The premise of the story is that forced integration was not going well at the school until Hank Erin, a total outsider, converts nearly the entire football team, black and white, to Christ. The team’s spiritual conversion subsequently transforms the coach, the school and the community.  Mr. Erin was part of the Fellowship of Christian Athletes, an international non-profit Christian sports ministry based in Kansas City, Missouri. The unseen star of the movie is Christ. The finger pointing up in the movie posters does not symbolize “We’re number one!” as I always thought but “Our Power comes from the one above!”

The pointed finger symbolizes our power comes from God.

The narrator of movie, the Woodlawn team’s coach, describes Woodlawn as a miracle.


After watching the movie, I starting thinking about when over the past couple of weeks have I seen God show up. I pray every day, go to church on Sundays but I am somewhat of a doubting Thomas. I believe in God but am also frequently asking where is He? Upon reflection, I have seen a recent very public instance of God on earth.

Pope Francis denouncing Presidential candidate, Donald Trump’s policies on immigration as not Christian” is a triumph for social justice. Trump’s harsh campaign promises to deport more illegal immigrants and build a wall along the border, may resonate with an angry populous. Remember, George Wallace’s line in the sand on segregation got him elected 4-times. But political rhetoric and Christianity are not the same. Trump immediately fired back that the Pope is “Disgraceful”.   I believe the opposite. Pope Francis represents— grace in action. He cares for the poor, washes the feet of prisoners and speaks out on issues of social justice.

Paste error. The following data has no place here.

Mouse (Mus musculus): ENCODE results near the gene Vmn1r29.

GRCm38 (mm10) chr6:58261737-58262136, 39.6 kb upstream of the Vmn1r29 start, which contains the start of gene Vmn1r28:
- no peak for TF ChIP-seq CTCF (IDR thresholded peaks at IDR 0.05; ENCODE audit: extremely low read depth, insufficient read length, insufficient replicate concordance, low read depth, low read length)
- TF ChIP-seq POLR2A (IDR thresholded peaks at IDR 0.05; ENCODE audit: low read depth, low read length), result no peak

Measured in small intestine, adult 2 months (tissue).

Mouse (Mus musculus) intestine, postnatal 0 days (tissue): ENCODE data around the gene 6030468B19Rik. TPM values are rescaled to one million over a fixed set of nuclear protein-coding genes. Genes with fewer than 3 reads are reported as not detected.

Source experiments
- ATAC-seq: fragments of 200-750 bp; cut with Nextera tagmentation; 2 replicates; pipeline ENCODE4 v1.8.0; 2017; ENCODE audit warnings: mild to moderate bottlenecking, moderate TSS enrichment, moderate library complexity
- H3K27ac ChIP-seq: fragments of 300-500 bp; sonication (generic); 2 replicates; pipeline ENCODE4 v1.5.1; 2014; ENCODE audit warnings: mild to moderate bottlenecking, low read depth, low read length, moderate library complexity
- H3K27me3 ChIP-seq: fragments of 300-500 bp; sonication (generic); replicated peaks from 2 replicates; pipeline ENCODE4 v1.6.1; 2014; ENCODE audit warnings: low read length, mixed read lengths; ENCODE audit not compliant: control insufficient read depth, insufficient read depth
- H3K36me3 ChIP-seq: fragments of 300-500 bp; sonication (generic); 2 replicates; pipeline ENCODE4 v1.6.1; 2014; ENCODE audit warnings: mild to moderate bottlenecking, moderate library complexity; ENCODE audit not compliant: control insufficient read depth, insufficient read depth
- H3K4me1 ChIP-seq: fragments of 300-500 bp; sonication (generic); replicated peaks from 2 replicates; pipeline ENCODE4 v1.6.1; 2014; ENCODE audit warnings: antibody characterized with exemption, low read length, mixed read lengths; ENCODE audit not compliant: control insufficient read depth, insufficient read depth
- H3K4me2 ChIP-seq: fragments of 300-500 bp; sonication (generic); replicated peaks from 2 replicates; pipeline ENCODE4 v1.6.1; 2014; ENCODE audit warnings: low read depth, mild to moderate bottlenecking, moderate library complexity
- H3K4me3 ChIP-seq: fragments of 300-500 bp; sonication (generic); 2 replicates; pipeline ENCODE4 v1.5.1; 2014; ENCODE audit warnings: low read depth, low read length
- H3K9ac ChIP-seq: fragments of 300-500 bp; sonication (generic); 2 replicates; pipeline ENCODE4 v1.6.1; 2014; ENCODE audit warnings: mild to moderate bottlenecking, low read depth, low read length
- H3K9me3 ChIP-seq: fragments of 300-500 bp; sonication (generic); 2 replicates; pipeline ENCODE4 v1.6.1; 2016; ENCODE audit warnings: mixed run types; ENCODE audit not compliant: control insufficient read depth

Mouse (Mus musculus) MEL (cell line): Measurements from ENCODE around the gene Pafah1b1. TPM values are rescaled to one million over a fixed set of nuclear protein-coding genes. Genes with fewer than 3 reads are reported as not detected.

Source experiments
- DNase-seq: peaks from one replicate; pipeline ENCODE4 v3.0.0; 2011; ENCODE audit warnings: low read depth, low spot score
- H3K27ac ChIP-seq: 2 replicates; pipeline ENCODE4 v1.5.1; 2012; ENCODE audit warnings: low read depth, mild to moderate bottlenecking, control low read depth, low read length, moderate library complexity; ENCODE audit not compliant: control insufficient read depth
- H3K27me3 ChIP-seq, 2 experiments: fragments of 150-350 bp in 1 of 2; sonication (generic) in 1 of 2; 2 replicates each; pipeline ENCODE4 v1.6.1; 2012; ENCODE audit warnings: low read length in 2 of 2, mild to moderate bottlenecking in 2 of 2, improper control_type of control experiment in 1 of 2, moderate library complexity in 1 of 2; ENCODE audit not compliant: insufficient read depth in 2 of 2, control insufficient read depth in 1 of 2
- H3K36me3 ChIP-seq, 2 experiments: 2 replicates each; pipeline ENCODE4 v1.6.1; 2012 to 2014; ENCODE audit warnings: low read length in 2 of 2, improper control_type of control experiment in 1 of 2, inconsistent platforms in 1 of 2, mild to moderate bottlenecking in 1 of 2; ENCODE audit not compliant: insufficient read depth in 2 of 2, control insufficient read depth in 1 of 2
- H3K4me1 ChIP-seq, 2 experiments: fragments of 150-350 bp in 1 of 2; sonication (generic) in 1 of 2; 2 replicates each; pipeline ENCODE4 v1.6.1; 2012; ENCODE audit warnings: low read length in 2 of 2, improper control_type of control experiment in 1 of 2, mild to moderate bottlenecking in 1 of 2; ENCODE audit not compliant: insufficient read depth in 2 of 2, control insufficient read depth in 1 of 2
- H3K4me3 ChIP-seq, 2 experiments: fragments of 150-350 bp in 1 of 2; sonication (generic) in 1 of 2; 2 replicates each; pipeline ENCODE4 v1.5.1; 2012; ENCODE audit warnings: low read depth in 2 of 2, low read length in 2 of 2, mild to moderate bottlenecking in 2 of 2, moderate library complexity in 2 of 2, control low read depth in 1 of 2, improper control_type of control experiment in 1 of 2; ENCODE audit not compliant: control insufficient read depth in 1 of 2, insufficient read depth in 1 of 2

Pope Francis meeting with crowds in Mexico.


No reasonable person could think hunting down and routing out Hispanics from their homes at night, loading up truck loads of Mexicans at gun point in a military maneuvers, breaking up families since children born to illegal residents in America are U. S. citizens, could be seen as Christian acts. The logistics of financing, building, and maintaining a massive wall along the Mexican border are ludicrous.